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Running away and radiating

Periodic Reporting for period 3 - PLASMA (Running away and radiating)

Reporting period: 2018-10-01 to 2020-03-31

"Particle acceleration and radiation in plasmas has a wide variety of applications, ranging from cancer therapy and lightning initiation, to the improved design of fusion devices for large scale energy production. The goal of this project is to build a flexible ensemble of theoretical and numerical models that describes the acceleration processes and the resulting fast particle dynamics in two focus areas: magnetic fusion plasmas and laser-produced plasmas.

The fundamental questions that are addressed in this project are: (1) how are the particles raised from the thermal level to higher energies, (2) what are the dynamics of and the radiation emitted by these particles and (3) how do the superthermal particles affect the rest of the plasma. Radiation here is used in a broad sense: it includes electromagnetic waves and particle generation (e.g. neutron or positron production).

The project is focused on questions relevant to magnetic fusion plasmas and laser-produced plasmas. The solutions, however, are constructed in a general way, which allows extension to other types of plasma (e.g. magnetospheric plasmas, solar flares). The motivation to study charged particle beam formation is different in the two focus areas: in magnetic fusion plasmas an important concern is the generation of runaways and in laser-produced plasmas the interest concerns advanced radiation sources. It is from these that the title of the project, ""Running away and Radiating"", stems.

Predictions show that a major part of the initial plasma current in large fusion devices of the tokamak type, such as ITER, can be converted to runaway electron current in a disruption. The subsequent uncontrolled loss of a runaway beam could lead to melting of the plasma facing components. Thus, studies are urgently needed to find ways to mitigate the detrimental effects of runaway electron beams. As the plasma current in present devices cannot be increased above a few mega-amperes, experimental simulation of reactor-scale high-current tokamak disruptions is not possible. Experimental data must be used for validation of theoretical and numerical models, that will be exploited to predict runaway generation and suggest mitigation strategies in next-step fusion devices. This is at the focus of the PLASMA project and through this the project has great impact on the safety and reliability of next generation magnetic fusion devices.

The electron and ion beams produced in plasma-based accelerators have very attractive properties, e.g. ultra-short duration at the source, large particle number and high degree of laminarity (low transverse emittance). Plasma-based particle and radiation sources could therefore be suitable for a wide range of novel applications, such as ultrafast studies of condensed matter, radiotherapy, production of short lived isotopes for medical diagnostics, non-destructive inspection of materials, injectors for conventional accelerators, study of cosmic radiation damage to spacecraft components etc. Some applications employ the unique properties of laser-driven beams. In other applications, where short beam pulse duration is not essential, and conventional accelerators can be employed, plasma-based accelerators can still be advantageous if they provide similar beam characteristics with smaller installation size and operation cost. The PLASMA project provides new theoretical tools in the field of plasma-based acceleration, and suggests methods for optimizing plasma-based acceleration regarding stability and efficiency. This will bring plasma-based radiation sources closer to applications."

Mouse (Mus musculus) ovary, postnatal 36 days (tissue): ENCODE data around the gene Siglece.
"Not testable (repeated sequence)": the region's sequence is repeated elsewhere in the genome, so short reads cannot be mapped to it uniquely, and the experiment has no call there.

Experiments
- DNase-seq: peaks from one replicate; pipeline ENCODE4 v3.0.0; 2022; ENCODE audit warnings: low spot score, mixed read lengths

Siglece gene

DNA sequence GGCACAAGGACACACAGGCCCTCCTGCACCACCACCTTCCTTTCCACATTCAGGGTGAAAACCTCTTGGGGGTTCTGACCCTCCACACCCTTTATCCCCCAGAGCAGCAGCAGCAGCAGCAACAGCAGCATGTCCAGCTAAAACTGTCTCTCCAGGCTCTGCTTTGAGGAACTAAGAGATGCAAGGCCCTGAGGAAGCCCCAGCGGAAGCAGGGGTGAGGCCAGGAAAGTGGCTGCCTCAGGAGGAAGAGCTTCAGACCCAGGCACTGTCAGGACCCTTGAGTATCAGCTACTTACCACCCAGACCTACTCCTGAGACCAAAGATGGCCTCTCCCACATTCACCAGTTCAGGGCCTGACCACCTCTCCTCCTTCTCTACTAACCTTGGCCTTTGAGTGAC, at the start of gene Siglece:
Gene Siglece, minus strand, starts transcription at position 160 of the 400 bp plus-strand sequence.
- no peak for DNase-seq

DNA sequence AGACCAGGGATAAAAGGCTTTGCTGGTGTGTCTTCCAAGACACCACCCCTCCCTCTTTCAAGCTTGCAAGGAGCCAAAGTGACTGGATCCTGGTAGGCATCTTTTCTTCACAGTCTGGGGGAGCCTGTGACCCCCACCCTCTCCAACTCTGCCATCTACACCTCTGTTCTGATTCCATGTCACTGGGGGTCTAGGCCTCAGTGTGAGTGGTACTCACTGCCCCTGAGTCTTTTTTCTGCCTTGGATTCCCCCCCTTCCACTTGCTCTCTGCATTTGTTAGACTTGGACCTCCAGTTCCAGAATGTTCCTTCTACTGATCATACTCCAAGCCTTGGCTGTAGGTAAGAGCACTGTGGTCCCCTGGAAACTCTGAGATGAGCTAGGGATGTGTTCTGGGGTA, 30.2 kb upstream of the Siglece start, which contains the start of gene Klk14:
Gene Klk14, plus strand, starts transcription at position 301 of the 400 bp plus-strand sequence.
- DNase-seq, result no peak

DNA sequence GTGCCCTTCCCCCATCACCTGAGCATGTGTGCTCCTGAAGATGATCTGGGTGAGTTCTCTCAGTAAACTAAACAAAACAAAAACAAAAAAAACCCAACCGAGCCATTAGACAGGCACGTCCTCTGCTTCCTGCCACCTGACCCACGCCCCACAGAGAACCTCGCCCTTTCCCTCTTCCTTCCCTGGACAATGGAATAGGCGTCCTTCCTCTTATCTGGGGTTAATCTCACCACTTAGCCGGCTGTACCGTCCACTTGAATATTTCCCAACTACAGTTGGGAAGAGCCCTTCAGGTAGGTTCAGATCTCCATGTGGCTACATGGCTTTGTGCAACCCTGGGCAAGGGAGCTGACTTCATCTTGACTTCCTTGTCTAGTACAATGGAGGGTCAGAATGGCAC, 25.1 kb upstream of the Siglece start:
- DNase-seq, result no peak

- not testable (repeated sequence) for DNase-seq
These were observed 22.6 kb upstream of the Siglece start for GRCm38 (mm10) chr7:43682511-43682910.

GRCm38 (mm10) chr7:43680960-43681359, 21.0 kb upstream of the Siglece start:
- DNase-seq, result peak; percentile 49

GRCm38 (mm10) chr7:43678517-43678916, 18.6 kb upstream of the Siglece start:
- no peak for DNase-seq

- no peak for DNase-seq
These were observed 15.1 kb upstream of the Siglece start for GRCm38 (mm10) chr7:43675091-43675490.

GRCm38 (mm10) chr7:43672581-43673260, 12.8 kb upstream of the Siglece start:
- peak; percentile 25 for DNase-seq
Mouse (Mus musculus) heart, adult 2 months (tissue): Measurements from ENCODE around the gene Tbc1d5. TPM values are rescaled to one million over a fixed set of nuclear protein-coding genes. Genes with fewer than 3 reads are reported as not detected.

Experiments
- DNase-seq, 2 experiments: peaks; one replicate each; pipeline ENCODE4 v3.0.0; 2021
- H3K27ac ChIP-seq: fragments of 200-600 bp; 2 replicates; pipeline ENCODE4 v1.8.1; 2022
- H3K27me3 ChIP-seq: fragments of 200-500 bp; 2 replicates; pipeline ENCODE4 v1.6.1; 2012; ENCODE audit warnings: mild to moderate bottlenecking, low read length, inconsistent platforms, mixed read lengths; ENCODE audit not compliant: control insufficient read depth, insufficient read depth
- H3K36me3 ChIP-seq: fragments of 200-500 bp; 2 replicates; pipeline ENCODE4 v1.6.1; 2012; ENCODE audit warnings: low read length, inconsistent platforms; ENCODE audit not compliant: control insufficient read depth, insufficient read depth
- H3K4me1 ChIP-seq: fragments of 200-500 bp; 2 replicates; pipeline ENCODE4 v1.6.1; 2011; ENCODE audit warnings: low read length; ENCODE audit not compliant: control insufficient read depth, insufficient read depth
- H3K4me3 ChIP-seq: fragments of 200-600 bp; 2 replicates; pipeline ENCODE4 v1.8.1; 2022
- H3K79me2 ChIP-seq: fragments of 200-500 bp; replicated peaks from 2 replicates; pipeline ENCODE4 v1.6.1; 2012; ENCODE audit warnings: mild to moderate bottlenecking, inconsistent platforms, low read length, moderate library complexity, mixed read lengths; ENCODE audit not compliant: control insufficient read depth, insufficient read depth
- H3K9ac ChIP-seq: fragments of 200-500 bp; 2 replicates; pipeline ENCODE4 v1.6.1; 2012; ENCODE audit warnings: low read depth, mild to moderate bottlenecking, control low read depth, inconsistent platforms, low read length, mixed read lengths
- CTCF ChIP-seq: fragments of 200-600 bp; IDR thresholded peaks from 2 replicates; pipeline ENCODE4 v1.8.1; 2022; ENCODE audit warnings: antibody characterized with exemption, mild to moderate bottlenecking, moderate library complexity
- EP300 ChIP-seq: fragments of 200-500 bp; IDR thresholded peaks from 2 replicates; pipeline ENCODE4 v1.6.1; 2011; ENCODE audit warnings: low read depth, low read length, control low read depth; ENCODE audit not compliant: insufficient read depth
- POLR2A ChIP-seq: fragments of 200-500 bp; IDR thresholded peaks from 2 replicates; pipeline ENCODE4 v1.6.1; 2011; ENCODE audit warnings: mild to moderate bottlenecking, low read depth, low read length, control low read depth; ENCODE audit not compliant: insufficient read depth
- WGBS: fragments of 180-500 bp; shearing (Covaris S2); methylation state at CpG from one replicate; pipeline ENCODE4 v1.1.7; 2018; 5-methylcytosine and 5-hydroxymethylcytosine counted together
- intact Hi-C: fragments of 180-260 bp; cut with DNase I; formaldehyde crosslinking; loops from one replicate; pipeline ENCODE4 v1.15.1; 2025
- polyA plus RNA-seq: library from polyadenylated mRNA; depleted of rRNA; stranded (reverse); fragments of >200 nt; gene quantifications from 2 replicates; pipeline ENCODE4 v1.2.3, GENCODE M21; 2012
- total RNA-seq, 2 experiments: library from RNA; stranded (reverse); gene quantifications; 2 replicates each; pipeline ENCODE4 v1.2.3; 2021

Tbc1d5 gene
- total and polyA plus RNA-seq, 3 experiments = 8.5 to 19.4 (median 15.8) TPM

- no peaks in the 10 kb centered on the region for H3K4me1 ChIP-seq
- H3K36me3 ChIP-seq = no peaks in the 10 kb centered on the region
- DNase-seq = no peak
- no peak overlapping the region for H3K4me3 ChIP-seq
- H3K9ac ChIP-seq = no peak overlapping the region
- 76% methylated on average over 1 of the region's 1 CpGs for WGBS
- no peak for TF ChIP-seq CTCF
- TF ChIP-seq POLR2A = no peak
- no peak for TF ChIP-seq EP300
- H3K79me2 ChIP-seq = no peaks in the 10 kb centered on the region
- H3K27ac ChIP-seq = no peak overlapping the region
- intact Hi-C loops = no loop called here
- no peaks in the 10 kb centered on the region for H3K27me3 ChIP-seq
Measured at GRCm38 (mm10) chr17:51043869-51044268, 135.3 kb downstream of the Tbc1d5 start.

Building a generalized model for collisions is of paramount importance for the project and it required new theoretical and numerical developments. We have implemented a relativistic nonlinear Fokker-Planck collision operator in a new numerical tool (NORSE) and we presented the first fully conservative large-angle collision operator, derived from the relativistic Boltzmann operator.

Bremsstrahlung and synchrotron radiation emission is an important energy loss mechanism for energetic electrons in plasmas. We investigated the effect of spontaneous bremsstrahlung emission on the momentum-space structure of the electron distribution, fully accounting for the emission of finite-energy photons. We found that the electrons, accelerated by electric fields, can reach significantly higher energies than expected from simple energy-loss considerations. Furthermore we investigated the effect of synchrotron radiation reaction on runaway electron dynamics using relativistic finite-difference Fokker-Planck codes. Under the action of radiation reaction, we found that a non-monotonic feature (a “bump”) is formed in the tail of the electron distribution function.